Saraswat, who specializes in rocket propulsion, missile technologies, and project and technology management, today is the DRDO’s chief controller for research and development. His future assignments include development of India’s anti-ballistic missile systems, radars, C4I systems and integration of battle management resources into a national authority. For his outstanding contribution to India, Saraswat was conferred with the Padma Shri Award, the country’s fourth-highest civilian award, in 1998.
Q. Please describe the homegrown ballistic missile defense system. How many missiles will it have for different layers of threats?
A. Our missile configuration is a three-layered missile defense configuration. We are planning to engage ballistic missiles at the exo-atmospheric layer, i.e., the layer where it enters the atmosphere, and the endo-atmospheric layer, where there is a thermally sensitive atmospheric layer. This configuration gives us the best probability of killing a ballistic missile coming to us. To increase hit probability, we can plan to launch two to three missiles each for exo- and endo-atmospheric.
The missile that demonstrates our capability to intercept ballistic missiles at exo-atmospheric altitudes is called PAD. It is a two-stage missile. The first stage is liquid, and the second is a solid rocket motor with many additional features, which are leading to an interception or engaging the ballistic missiles. For example, it has seeker guidance, divert thruster which can generate a lateral acceleration at more than 5 Gs at 50 kilometers altitude.
Q. How many missiles in the system?
A. There are two layers. At each battery there is a multiple launcher with multiple missiles.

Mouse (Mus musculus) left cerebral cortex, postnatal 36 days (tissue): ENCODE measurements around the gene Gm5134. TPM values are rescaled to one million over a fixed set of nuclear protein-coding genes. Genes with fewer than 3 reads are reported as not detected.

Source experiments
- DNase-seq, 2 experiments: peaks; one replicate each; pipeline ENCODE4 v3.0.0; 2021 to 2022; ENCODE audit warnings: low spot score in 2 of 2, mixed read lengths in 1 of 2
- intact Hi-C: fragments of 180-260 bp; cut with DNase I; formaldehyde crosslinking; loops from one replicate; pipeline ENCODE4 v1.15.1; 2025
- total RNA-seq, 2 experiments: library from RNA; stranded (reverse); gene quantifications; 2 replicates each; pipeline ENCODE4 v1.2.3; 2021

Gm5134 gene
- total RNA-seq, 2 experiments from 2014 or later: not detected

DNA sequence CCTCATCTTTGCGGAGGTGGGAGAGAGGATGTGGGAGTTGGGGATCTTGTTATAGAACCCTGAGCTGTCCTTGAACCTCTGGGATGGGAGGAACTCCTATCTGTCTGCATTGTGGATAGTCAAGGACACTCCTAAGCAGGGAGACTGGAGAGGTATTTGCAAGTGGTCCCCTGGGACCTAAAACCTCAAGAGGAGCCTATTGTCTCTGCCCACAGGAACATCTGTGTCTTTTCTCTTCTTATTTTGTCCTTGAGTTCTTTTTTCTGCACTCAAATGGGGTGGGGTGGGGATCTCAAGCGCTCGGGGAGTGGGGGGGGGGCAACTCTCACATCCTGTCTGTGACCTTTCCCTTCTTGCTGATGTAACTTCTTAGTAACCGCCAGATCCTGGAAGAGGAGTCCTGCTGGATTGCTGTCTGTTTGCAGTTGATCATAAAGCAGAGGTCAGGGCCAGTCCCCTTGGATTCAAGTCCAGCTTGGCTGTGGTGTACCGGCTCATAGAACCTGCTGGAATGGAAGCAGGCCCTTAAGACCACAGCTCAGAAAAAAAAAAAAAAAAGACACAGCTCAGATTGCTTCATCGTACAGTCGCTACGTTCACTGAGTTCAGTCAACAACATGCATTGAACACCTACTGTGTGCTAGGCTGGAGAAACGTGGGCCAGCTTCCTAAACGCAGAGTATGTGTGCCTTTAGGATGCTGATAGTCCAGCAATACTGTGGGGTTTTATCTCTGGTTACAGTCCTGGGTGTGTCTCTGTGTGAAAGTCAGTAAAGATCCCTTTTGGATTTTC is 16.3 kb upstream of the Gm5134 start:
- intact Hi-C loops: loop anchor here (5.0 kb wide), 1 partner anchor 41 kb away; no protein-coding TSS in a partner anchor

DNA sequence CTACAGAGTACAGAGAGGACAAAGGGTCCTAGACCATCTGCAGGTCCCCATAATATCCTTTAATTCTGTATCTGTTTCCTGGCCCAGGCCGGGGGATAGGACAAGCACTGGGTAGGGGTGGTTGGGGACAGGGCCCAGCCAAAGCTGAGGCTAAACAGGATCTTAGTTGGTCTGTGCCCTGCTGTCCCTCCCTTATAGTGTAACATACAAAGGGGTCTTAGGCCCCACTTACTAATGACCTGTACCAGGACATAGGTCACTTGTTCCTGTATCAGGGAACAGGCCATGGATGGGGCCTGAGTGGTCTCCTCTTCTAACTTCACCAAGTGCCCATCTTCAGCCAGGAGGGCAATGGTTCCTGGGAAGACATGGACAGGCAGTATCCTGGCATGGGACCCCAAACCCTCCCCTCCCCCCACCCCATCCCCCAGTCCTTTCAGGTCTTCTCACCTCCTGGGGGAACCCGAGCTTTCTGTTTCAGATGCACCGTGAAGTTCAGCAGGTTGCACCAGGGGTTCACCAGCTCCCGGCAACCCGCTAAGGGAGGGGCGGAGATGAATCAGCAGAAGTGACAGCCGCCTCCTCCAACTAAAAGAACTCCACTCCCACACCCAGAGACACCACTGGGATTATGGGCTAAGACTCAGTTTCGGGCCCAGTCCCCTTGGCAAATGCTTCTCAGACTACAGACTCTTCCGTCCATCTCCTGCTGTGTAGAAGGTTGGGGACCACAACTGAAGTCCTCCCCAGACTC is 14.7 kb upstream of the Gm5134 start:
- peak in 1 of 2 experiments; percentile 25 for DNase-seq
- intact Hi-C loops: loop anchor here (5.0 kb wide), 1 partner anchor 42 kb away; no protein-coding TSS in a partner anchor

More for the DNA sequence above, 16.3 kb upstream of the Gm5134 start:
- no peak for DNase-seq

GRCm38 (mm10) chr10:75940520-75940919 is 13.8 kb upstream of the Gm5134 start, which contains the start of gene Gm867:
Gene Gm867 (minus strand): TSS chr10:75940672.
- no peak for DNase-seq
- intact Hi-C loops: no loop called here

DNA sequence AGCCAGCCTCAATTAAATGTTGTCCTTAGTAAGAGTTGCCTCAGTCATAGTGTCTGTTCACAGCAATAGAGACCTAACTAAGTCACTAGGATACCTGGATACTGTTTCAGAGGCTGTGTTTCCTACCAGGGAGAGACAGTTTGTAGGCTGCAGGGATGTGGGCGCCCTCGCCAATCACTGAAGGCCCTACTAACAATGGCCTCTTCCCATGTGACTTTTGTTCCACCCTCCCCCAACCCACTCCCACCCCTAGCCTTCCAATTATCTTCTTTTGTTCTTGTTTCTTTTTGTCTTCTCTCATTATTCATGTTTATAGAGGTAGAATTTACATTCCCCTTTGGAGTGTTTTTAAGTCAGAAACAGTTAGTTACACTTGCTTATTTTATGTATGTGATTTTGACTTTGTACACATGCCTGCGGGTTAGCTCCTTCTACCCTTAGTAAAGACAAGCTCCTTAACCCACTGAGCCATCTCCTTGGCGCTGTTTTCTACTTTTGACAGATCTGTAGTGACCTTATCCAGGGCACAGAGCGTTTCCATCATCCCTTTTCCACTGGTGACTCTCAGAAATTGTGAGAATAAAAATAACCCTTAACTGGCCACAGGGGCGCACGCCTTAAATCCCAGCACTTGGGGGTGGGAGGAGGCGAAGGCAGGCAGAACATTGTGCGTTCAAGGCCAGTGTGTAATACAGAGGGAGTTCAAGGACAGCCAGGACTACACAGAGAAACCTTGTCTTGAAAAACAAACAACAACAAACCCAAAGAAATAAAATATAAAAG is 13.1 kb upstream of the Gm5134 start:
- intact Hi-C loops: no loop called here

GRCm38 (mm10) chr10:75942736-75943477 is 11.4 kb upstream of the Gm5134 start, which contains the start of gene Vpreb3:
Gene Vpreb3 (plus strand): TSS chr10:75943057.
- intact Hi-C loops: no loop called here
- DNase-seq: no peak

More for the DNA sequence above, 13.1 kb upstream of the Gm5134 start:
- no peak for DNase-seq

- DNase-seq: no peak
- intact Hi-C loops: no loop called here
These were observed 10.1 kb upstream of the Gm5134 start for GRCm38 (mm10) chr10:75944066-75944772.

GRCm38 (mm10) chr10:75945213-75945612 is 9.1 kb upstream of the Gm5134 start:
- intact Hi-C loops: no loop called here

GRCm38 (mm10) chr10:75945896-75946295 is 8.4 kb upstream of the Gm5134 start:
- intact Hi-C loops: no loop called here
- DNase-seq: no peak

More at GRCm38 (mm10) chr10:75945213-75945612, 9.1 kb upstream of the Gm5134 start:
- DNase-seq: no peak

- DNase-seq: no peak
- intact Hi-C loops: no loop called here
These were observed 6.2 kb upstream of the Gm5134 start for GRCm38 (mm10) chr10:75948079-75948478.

Q. What is the configuration of BMD?
A. In a typical battery, you have the long-range radars, missile launchers, mission control center and other ground systems.
The complete network of radars, launch batteries, missile control centers, launch control centers. These are geographically distributed and are connected to a very potent secure communications network.
The radar is looking at a particular elevation and detects incoming ballistic missiles. This information is sent to the mission control center(MCC), which then decides whether it is a missile interceptor or a satellite or any other projectile, and it does target classification within a few seconds. When the target is classified, the MCC also calculates where the impact point of the target is likely to be and where it is going to fall.
After the target is classified, the MCC also finds out the trajectory profile and the speed it is going to travel. Based on that, it assigns a target to a particular battery. This is called target assignment.
Once the target is assigned, the data goes to a particular battery, then control goes to the launch control center (LCC). LCC keeps on getting data from radar directly, and then it decides when to launch the interceptor. This is decided based on the data received from radar, on the speed of target, altitude, flight path. A ground guidance computation is done. It's a very complex computation from ground computation when to launch the interceptor. All this is done in an autonomous fashion.
Q. Can you tell me the timeframe?
A. For the 600-kilometer class of system, if a radar has spotted a target, the interceptor will be launched within about 180 seconds. It will be different for 200-kilometer and 300-kilometer missiles.
Q. What is the speed of the air defense missile?
A. It is between 4.5 and 5 Mach. The same system has the capability to engage 300-kilometer to 2,000-kilometer classes of ballistic missiles.
Q. How efficient is it?
A. Depending upon the area of threat, radars are deployed in that direction. We deploy the radar in such a way that a threat coming from that direction is detected. Once the target missile is detected at a point, a number of batteries are deployed. If a missile is passing through the zone of influence of one battery, that battery will be activated.